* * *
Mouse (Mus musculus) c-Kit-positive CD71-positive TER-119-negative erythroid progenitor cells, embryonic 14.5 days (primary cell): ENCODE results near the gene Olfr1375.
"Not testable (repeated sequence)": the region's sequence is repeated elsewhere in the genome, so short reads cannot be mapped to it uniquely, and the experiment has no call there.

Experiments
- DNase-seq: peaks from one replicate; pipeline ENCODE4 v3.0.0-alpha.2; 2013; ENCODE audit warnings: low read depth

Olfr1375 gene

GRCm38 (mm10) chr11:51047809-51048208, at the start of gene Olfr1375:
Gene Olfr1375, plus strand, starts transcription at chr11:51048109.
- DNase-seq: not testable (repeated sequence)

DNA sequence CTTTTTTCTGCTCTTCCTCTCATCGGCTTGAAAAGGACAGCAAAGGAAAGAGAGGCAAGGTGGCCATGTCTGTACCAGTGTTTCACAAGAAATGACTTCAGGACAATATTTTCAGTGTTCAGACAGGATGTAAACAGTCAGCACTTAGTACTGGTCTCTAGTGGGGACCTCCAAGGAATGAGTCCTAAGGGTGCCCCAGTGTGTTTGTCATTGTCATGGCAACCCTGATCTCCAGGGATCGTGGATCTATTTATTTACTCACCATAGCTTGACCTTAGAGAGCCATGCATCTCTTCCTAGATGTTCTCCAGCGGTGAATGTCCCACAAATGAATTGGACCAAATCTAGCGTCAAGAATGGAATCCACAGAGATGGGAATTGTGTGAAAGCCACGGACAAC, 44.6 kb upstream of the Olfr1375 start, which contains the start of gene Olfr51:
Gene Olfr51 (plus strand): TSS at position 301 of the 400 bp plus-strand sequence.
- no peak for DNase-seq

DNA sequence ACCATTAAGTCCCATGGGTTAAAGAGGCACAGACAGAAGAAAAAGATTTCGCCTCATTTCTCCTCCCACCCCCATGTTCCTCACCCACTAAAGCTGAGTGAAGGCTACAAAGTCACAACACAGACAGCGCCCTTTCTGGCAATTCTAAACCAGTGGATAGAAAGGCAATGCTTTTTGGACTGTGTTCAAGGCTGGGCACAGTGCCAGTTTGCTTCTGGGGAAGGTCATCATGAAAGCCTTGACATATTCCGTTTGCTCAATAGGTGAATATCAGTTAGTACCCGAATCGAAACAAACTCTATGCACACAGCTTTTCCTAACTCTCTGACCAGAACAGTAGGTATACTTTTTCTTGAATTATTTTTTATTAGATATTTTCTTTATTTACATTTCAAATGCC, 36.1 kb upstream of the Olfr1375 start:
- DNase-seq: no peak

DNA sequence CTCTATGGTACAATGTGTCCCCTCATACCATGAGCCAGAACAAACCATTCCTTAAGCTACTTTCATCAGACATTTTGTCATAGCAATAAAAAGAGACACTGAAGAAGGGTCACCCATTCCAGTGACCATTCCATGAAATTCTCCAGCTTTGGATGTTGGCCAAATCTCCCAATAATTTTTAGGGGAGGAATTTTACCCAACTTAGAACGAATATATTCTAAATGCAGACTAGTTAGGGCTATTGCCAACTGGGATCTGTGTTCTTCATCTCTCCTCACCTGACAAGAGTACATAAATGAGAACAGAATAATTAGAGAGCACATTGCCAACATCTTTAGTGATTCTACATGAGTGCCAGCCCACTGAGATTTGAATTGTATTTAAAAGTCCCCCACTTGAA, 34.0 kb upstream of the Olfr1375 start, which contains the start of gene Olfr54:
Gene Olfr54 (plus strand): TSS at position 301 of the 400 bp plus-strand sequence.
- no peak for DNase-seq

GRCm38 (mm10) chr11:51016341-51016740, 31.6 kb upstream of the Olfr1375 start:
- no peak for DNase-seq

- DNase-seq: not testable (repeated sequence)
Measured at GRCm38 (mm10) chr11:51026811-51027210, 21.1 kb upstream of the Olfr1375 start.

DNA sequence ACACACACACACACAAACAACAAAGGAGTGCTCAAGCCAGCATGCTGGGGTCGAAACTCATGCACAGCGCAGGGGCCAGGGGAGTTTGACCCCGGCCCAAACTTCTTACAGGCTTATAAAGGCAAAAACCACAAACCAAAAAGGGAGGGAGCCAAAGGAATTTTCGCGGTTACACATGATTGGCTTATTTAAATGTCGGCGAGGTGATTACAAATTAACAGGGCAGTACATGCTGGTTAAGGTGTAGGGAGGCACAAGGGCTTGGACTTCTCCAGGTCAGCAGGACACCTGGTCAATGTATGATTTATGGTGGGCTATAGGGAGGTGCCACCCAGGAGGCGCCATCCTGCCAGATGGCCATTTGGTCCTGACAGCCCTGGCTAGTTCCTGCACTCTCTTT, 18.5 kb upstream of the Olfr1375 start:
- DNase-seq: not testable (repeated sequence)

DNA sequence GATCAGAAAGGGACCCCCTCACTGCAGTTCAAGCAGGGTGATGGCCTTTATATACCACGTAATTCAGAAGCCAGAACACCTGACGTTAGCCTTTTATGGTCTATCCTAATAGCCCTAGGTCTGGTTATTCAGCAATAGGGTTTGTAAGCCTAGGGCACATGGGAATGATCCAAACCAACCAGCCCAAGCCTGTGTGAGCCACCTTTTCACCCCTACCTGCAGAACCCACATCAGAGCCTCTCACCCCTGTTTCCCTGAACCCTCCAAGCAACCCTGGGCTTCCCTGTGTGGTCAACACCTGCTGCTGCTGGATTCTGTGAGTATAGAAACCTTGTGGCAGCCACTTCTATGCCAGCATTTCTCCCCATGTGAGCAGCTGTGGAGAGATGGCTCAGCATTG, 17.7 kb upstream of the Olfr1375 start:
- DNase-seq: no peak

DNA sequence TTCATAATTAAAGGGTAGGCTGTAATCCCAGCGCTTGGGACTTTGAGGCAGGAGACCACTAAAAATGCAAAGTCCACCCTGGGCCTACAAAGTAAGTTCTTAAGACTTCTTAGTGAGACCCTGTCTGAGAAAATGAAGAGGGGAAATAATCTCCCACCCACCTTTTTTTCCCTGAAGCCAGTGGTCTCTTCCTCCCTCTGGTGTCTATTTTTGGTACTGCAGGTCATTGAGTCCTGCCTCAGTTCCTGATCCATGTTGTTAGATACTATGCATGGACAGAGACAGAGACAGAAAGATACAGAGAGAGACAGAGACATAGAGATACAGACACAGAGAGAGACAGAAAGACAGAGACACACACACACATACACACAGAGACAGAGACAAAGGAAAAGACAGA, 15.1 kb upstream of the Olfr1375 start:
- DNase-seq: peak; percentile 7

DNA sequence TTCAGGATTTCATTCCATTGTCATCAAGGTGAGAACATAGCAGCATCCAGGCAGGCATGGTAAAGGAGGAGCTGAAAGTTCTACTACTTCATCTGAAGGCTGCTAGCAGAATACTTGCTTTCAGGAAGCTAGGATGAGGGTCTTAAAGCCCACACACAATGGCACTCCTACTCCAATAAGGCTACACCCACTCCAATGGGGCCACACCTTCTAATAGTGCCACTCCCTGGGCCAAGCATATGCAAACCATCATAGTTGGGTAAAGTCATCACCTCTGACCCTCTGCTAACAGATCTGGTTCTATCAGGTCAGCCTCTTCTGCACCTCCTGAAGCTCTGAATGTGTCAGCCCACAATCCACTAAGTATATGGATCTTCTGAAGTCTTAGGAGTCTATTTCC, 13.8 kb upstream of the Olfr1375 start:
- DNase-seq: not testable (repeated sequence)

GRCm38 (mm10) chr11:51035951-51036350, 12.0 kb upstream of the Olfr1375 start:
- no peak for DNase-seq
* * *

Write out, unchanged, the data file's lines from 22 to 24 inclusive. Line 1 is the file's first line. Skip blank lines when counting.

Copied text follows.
- DNase-seq: not testable (repeated sequence)

DNA sequence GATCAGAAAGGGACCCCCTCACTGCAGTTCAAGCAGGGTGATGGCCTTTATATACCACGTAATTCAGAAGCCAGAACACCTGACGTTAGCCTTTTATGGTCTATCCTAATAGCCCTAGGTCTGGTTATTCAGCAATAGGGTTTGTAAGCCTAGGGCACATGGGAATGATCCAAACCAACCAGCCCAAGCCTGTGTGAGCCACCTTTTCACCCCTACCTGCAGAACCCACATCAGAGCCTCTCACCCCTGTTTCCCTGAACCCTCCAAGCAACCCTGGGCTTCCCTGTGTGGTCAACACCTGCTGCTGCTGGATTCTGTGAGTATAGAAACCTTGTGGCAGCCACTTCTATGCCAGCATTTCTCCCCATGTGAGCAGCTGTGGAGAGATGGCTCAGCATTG, 17.7 kb upstream of the Olfr1375 start:
- DNase-seq: no peak